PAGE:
Beyond the matching values of social work and NVC, there are certainly many advantages to incorporating NVC within a social work practice, regardless of the type of social work one finds themselves in.

Every social worker knows the importance of self-care. Whether it was drilled into them by their professors, or they’ve experienced first-hand some level of burnout – self-care quickly becomes a necessity in any social worker’s career. The realities of the daily work that we do can take a heavy emotional and/or mental toll, and having strategies to process daily events and replenish our own cups is essential in being able to simply function as a person.

Nonviolent communication has been a crucial part of my self-care. It is not necessarily something that I set aside time to do, but rather it is a part of who I am. I am constantly thinking in NVC, meaning I see the world in terms of strategies and needs. When I experience emotions that are difficult to handle, I use self-empathy immediately. When I am triggered by something, I reach out to my NVC community and get empathy. While getting empathy and having clarity around my own feelings and needs may not solve the problems I’m faced with daily, it sure does help my mental health. Because having that clarity allows me to let go of blame, judgment, and stories in my head – all things that I believe are literally toxic to my brain and body (referring to stress hormones and their affect on a person – maybe a blog topic for another day).

In any form of social work, it can be very easy to let the stress of our work overwhelm us. Sometimes we feel helpless. Sometimes we think that the world is so f*cked that there is no way any single person can really make a difference (maybe not everyone has been down this super fun thought path yet, but I sure have). Sometimes we simply cannot hear about one more person’s struggles because it is too much to hold that space, yet again. These are all signs of burnout, and self-care is the best-known solution we have. While I incorporate other strategies into my self-care, NVC certainly plays an integral role. Because it is present in my day-to-day, I love that I don’t have to schedule it in as a part of an intentional self-care routine. It just exists within my brain all the time, and with enough training and practice, I believe this could be true for any social worker (or really any person).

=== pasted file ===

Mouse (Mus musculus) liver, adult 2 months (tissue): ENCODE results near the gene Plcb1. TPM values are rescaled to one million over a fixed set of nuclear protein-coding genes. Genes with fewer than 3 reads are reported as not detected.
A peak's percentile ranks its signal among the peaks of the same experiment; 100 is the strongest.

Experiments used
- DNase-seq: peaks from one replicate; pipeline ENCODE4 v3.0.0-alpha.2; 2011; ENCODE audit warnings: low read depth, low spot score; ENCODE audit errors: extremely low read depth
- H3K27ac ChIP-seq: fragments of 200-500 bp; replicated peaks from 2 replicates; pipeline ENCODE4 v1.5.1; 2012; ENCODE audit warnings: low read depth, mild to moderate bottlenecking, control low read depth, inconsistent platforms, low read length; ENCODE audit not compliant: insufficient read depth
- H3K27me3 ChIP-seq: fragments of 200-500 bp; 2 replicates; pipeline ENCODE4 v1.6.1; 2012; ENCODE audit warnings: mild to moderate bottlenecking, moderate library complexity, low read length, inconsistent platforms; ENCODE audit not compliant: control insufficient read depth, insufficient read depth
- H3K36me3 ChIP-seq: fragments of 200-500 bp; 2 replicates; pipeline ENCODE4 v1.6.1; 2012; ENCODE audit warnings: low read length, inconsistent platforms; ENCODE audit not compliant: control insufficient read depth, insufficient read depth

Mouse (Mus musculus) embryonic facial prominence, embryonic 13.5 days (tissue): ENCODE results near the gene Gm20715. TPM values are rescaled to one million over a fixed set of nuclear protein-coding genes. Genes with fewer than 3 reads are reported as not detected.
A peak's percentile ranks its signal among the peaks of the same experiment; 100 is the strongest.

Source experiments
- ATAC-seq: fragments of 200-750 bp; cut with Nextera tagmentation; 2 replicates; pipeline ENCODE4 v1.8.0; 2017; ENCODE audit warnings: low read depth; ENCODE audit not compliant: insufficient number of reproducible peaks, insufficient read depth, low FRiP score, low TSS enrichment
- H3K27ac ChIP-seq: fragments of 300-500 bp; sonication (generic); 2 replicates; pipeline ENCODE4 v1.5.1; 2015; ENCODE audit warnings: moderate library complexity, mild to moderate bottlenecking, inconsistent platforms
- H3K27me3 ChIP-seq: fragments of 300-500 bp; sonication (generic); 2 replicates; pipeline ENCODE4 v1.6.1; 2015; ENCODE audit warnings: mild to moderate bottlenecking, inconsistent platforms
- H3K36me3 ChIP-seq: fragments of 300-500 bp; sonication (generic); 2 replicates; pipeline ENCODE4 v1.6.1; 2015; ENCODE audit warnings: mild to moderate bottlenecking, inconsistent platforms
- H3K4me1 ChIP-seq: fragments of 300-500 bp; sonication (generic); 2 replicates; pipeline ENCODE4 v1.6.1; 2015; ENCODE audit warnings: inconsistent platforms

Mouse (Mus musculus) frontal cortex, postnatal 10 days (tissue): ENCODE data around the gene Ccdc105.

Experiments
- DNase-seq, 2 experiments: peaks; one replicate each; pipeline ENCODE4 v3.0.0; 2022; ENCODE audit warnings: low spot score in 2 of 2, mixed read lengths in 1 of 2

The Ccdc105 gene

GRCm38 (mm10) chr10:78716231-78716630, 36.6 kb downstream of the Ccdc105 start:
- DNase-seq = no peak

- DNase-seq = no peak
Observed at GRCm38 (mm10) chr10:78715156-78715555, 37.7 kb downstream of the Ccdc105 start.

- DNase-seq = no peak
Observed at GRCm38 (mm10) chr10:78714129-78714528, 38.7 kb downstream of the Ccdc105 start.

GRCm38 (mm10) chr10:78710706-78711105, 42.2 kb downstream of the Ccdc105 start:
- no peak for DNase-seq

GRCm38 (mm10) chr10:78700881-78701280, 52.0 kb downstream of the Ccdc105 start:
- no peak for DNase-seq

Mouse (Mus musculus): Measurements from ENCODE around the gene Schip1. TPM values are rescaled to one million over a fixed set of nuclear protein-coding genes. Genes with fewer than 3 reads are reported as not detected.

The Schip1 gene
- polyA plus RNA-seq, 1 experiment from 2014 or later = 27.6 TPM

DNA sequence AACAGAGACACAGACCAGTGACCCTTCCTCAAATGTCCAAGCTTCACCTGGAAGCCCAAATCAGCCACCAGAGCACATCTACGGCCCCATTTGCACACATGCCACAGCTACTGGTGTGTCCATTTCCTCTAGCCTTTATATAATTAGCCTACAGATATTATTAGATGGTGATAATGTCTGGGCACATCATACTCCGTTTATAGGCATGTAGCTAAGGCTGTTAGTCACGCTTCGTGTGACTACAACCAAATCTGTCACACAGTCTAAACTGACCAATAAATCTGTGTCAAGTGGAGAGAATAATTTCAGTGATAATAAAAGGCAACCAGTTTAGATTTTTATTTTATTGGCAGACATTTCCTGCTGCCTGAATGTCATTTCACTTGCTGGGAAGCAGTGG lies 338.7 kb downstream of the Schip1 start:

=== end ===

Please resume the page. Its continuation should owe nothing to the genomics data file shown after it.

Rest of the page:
Beyond relationship with self, NVC is obviously advantageous in building and maintaining relationships with clients. Like I mentioned before, NVC asks us to lean in with curiosity and a desire to understand and connect rather than an assumption that we know how to fix a problem. This energy of openness is palpable to clients, and it allows for trust and rapport building. Any social worker knows how important trust and rapport are in a client relationship. It is the basis of any work moving forward. When a client has needs met for trust and emotional safety, they are going to be more willing to share important information, become vulnerable, and listen to and consider any guidance or advice their social worker might offer. Additionally, in order to provide guidance and advice that will actually meet the needs of a client, one must know how to listen deeply to understand what those needs even are.

In fact, as I’m writing this, I am convincing myself that NVC should be explicitly taught in social work programs within universities – at least an introductory course with the option to dive deeper for those going into clinical practice. (Pssst! If any of you reading this have agency or know someone with agency to get NVC into social work education, please reach out to us). NVC has been a real game-changer for me and I think it would benefit any professional in any helping profession, but definitely in social work.

If you’ve stumbled across this blog and you’ve never done any training in NVC but might be interested, check out our Intro to Nonviolent Communication course here. I believe at least half of our current facilitators are Masters of Social Work (myself included) and the rest have done a fair share of helping work in their communities on some level. That’s just to say, if you are in a helping profession, you’ll be in good company. You are also welcome to email us with any thoughts or questions at support@thebigbiemethod.com .